As mother requested; there was my vote.

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"So I put the name of the candidate in this box and then either a number one, two, three or four in the other box", I asked the polling station staff who nodded and agreed. I asked again, in another way, just to be sure. "So what if I can't write in Farsi?", I further asked, "then your friend can write for you". I could have written the name of my candidate of choice myself, but I wasn't wishing to leave anything to chance, worried at the possibility that my vote would be void with the slightest spelling error. It had been discussed before hand by many that one should try to vote in polling stations other than a mosques, and to also take one's own pen. To check this rumour, I used the mosque-supplied pen to write a note saying, 'I didn't vote with this pen', and with the second supplied pen, 'I also didn't vote with this one'. That note still reads the same to this day.

"Why were you taking pictures just then?" came a voice from behind me as I was preparing to leave, "for my dear mother; you know what parents are like", I said warmly before continuing in a mock-mother voice, "dear son, make sure you vote, I want to know you voted OK". We all laughed and and slid away while I could. I'd not only photographed my completed ballot but had also photographed the instructions on how to vote as we stood in line at the door of the mosque.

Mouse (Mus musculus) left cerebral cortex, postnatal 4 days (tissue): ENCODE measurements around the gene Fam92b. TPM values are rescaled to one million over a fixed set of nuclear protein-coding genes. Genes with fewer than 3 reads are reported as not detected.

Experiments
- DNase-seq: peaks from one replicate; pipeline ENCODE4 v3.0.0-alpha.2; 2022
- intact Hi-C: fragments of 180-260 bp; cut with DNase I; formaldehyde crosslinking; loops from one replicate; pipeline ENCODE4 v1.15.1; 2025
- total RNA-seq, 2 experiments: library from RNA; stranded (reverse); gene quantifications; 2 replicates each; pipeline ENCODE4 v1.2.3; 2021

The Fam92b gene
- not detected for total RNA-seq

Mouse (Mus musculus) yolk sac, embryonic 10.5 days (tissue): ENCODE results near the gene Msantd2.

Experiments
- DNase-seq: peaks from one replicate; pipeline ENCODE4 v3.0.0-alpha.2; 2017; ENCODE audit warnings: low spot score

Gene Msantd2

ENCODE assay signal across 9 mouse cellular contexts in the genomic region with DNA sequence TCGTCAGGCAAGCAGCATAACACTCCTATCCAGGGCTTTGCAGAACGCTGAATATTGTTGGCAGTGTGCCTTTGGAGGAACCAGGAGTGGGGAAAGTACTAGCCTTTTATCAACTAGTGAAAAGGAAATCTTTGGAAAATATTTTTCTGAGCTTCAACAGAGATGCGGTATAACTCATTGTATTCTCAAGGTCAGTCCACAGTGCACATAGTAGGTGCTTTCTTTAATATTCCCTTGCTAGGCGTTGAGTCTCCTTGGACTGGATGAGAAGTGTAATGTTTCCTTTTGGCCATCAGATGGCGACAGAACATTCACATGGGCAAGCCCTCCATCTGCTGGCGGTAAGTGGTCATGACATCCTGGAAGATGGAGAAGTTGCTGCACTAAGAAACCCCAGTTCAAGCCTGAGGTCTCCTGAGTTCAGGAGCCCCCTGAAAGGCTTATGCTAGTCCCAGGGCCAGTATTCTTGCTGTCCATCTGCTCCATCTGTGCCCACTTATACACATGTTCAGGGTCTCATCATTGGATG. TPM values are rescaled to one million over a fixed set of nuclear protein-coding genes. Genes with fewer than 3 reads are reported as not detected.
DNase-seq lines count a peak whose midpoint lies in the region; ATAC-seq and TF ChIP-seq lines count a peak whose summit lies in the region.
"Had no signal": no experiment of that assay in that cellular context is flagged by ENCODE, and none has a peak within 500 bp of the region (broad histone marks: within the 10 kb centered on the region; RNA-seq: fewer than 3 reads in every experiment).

The procedures for voting were as I remember; hand them my birth certificate, ink my finger up, stamp it, fill out the ballots then fold and post in the plastic containers. On this occasion, not only were we able to vote in the presidential elections but also the Expediency Council elections, so to be absolutely sure I'd covered everything, I filled out my presidential candidate of choice on both ballots. "So the green one goes here and the blue one here?", I asked the observer as I pointed to the two plastic containers. He agreed, but I asked one more time in a different way; I'd regret it if I didn't.

With so much post-election activity you'd be right in wondering why I'm returning back to the vote day itself and even to a moment just before the previous blog entry below. But I'm stuck here and still seeking answers. Fraud has been suggested by three of the four candidates regarding the vote (one of which later withdrew his complaint) and although I am still quite suspicious of the election results and feel fraud might have taken place. I don't necessarily feel that any major fraud had taken place throughout the polling stations, but am rather concerned that the potential for fraud was systemically introduced. I regularly bring this up and still make inquiries regarding my concerns but still I've no answers. Yet to my surprise, people seem confused as to why I'm stuck at this point. It's like they've no faith that the vote and the result have anything to do with one another, by which I mean, suspicion of stuffed ballot boxes or other forms of manipulation still wouldn't relate to the final result.

So back to vote-day.